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Perl Packages - the return

Posted by simonw on Thu 27 Oct 2005 at 13:52

We install a few Perl modules on production servers for email, websites, that sort of thing, and I'm building a new server, but also I write some code in my spare time that depends on some less mainstream bits of Perl (Chess::PGN::Parse amongst others).

I was somewhat surprised to find that "Tie::RDBM" isn't obviously packaged (no libtie-rdbm-perl package), since this is the official Debian name for Perl modules according to the Perl Policy Guide.

Is there a better search than "apt-cache search libtie perl"? As I assume it could have been packaged in "libtie-perl" and state it provides "Tie::RDBM".

Now those nice folks at CPAN (well a chap(?) called Jos) have been packaging CPAN for Debian, but this seems aimed at those who like bleeding edge packages.

I'm running Debian Stable, guess what, I don't want bleeding edge, I want safe, secure, boring, at least on the live servers. But I guess CPAN is what it is, and it is probably better that I get notified when CPAN packages I use have been updated, even if I choose not to install them for a few days.

Besides Jos doesn't package Tie::RDBM either as far as I can tell.

Based on the comments to the previous article I can do something like;

dh-make-perl --build --notest --cpan Tie::RDBM

And make a package in one command (never mind the email address).

But doing so gives me the worst of both worlds, no auto-update of the software, some loss of CPAN dependency information. I can see the advantage if I had a lot of servers to maintain (I have about 6 with this particular configuration, although some of them aren't anything to do with my employer).

Obvious solution is to become a maintainer of the packages I need, but work with others to avoid duplication of effort.

I can see CPAN will never quite make it smoothly into Debian because differences in release policy, but it looks like the basics have been fully automated, and it just needs someone to provide a server, some webspace, and some CPU time to package stuff? I figure any idle PC on a broadband connection could do the packaging easily enough, with minimal tender loving care.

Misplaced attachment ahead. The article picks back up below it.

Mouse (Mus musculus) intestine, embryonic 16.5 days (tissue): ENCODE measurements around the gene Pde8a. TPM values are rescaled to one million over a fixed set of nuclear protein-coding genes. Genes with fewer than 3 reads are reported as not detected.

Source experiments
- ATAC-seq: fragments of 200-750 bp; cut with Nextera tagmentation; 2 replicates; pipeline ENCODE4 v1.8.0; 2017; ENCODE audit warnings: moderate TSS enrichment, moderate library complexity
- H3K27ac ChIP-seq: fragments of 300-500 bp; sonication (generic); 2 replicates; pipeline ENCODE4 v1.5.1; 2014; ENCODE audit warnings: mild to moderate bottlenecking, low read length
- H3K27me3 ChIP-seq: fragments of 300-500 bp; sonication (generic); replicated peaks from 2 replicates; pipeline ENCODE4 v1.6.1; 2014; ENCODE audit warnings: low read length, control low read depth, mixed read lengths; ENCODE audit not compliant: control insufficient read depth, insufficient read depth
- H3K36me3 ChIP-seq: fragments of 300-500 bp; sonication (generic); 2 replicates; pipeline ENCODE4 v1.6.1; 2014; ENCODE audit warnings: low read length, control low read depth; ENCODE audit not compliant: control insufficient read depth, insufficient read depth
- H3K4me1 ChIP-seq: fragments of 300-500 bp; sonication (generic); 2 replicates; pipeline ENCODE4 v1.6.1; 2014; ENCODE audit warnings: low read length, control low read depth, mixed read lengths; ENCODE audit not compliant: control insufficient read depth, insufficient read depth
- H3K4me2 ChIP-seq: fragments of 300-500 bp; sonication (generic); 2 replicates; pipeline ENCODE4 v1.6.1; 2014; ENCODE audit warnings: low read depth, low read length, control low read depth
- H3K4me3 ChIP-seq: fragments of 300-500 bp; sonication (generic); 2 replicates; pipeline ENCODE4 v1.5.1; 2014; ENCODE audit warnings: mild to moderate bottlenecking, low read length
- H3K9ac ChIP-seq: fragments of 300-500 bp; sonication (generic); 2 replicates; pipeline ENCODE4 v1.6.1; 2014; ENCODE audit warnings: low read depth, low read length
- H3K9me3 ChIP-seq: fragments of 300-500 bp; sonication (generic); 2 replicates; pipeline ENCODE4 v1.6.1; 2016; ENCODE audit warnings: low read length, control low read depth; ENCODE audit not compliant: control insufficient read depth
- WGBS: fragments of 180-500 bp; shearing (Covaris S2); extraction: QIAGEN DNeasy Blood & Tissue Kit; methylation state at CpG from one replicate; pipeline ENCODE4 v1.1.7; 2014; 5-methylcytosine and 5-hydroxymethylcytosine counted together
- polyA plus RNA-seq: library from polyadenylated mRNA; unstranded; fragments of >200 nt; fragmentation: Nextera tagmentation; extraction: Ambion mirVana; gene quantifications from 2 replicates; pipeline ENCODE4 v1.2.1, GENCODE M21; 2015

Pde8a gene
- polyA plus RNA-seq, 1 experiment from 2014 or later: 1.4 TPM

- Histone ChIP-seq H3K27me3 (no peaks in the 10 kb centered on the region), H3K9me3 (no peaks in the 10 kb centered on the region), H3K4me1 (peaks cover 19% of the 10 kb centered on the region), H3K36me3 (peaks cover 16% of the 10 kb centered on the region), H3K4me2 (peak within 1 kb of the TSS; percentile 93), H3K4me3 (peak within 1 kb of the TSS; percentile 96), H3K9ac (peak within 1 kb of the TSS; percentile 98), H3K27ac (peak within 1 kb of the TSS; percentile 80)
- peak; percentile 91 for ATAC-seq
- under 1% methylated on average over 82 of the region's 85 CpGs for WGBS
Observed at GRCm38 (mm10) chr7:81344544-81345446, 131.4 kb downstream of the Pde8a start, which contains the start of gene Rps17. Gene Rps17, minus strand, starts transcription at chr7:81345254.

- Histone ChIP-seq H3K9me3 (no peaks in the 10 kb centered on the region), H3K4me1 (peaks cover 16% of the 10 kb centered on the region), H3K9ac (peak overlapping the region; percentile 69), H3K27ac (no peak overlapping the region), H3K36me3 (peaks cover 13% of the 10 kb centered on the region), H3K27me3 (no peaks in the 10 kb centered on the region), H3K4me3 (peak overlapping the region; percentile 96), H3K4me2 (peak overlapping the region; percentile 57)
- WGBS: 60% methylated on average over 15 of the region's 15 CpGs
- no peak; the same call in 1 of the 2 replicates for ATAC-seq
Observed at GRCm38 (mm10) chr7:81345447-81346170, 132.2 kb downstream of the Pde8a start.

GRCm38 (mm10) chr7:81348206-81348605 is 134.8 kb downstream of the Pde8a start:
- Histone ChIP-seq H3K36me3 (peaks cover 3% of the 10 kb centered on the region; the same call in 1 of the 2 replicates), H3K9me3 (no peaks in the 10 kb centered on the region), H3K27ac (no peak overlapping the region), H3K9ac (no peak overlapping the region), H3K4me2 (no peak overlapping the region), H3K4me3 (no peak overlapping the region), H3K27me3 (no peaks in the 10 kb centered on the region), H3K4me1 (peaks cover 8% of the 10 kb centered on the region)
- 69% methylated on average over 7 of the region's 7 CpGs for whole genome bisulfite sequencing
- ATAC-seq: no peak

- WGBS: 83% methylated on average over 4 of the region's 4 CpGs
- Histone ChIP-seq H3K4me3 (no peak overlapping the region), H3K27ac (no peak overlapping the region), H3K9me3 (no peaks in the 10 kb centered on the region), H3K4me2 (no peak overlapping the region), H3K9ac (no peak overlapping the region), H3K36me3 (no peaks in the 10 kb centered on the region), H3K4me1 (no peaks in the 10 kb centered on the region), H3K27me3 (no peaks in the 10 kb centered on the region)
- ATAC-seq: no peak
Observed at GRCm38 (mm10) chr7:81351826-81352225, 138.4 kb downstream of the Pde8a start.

Is this a fair reflection of how things stand?

The Demon CPAN mirror is still messed up AFAICT.



Re: Perl Packages - the return
Posted by Anonymous (203.122.xx.xx) on Fri 28 Oct 2005 at 03:30
Thanks for the link to debian.pkgs.cpan.org.

There is a need for some of the more obscure perl packages on stable.

Like for all packages, mixing unstable packages with stable packages using pinning is only going to be likely to keep your system stable if important stable packages (eg libc6) in stable are not upgraded to unstable.

I don't know how much that happens with debian.pkgs.cpan.org. Anyone?


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Re: Perl Packages - the return
Posted by simonw (84.45.xx.xx) on Sat 29 Oct 2005 at 04:23
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There was a sudden flurry of activity of the Debian perl list.



Jos replied amazingly quickly (I thought he'd be recovering from the O'Reilly conference, or have more important things to do than talk to newbies like me).

Apparently the CPAN link hadn't been announced, but Google found it somehow, so I was letting the cat out of the bag early.

The summary is that basically, yes, a whole new set of tools for packaging CPAN is online, and Jos wants some Debian enthusiasts to step up and test, and help out.

Obviously it is too late for Sarge, although I can see a need for a "CPAN backports" at my company, and we can't be alone, perhaps we'll see even more of CPAN available in future Debian releases. Catalyst is already packaged and working in future versions of Debian. What no Maypole?

So it seems we now have two sets of tools for making debs from CPAN.

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Re: Perl Packages - the return
Posted by jeremiah (195.198.xx.xx) on Sun 23 Mar 2008 at 13:49
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You can always send an RFP bug to the debian perl packagers if you want a particular perl module from CPAN to be in debian. An RFP bug is "Request For Package" and it comes into the debian-perl group's attention. Often these get acted on fairly quickly so it is a good way to get what you need from CPAN into debian.

Jos' tool, cpanplus, is now going to be in perl 5.10 as a part of the standard perl distribution which means that you can use that to create a debian package (deb) directly from CPAN. While this method takes care of CPAN dependencies, it is not so great at taking care of debian dependencies, and it does not get any attention from the debian-perl group. This might not be a bad thing necessarily if you are just after some obscure perl module, but if it is something you rely on you can get bug fixing, regular updates, and other care from the debian-perl group when you submit an RFP. Plus operating system dependencies are baked into debian-perl packages, eliminating the chance of a difficult to track down dependency.

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